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Khurdopin Glacier, July 5th
It was well into night when I reached the remote valley of Shimshal, 3,100m above sea level, after a two-day drive over precarious, dusty mountain roads. In the dark, I took in a long breath and almost heard my thoughts out loud. Late at night, late in so many ways, but after eight years, I was finally here.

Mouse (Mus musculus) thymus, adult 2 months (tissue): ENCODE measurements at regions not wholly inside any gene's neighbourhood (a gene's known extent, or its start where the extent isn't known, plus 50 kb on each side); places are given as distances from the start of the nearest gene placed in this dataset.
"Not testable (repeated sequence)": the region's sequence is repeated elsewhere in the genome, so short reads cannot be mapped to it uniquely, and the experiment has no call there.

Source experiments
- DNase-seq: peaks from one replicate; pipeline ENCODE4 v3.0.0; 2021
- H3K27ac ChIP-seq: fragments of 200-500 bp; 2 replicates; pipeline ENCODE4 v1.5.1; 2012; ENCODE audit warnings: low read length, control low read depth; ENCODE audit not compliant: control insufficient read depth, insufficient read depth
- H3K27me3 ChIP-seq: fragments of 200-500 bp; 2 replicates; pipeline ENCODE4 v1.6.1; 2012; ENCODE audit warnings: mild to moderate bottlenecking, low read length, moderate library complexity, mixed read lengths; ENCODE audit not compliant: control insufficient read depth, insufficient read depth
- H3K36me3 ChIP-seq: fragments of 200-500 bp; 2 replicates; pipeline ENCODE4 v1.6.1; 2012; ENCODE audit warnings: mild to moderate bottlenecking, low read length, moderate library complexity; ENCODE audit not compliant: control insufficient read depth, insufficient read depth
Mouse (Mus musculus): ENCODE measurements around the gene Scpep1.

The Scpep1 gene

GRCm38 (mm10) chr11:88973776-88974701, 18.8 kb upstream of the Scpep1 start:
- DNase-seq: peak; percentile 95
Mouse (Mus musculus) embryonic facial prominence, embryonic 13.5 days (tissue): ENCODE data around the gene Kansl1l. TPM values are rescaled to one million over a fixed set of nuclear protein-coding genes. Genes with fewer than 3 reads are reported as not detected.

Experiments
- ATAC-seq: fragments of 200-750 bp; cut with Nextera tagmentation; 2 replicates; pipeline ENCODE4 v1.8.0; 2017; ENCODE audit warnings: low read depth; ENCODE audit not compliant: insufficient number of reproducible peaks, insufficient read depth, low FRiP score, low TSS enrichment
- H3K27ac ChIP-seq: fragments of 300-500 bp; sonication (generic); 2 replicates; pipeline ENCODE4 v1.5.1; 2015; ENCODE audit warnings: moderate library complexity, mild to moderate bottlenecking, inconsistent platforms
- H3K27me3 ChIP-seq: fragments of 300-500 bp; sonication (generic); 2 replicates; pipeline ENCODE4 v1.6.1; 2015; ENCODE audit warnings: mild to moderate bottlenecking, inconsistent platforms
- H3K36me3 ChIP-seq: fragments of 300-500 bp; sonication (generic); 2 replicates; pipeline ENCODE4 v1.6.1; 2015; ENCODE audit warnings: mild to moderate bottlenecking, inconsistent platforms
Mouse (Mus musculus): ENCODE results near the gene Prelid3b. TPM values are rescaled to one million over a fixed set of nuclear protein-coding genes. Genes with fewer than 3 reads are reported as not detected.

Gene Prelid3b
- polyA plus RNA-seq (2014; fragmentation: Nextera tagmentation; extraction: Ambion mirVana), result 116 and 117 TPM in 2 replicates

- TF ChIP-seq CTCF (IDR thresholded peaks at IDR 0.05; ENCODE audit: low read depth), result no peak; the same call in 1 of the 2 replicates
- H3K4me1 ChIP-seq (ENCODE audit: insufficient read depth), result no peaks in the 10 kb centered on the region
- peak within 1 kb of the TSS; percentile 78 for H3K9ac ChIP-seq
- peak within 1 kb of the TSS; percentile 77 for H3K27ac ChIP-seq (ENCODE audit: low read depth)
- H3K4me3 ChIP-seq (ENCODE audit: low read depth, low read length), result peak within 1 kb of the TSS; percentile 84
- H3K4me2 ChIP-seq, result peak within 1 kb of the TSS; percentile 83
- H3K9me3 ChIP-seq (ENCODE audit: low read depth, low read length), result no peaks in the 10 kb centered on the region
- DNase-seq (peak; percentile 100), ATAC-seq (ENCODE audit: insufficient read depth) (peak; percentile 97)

Delayed by bad weather around K2, I hadn’t been able to join the research team on the Khurdopin Glacier for their anticipated fieldwork. I could only imagine the challenges the team had faced as Sergiu and I were the only ones with significant mountaineering experience. Jeremy and Ronald, although excellent trekkers, lacked the technical skills to tackle the complex terrain on the Khurdopin Glacier and I wondered if they had been forced to remain at base camp – or, worse, had gone on and attempted to cross the very difficult glacier. The climbing season had already started and I knew that there would be a shortage of porters in the valley. Fortunately, a Pakistani guide I had recently met in Skardu managed to find a middle-aged man, Amir, who agreed to join me the next morning. Midnight came and, after finalising the remaining details, I had five hours to sleep and repack food and camping gear for the coming fortnight. I needed to get to my team.

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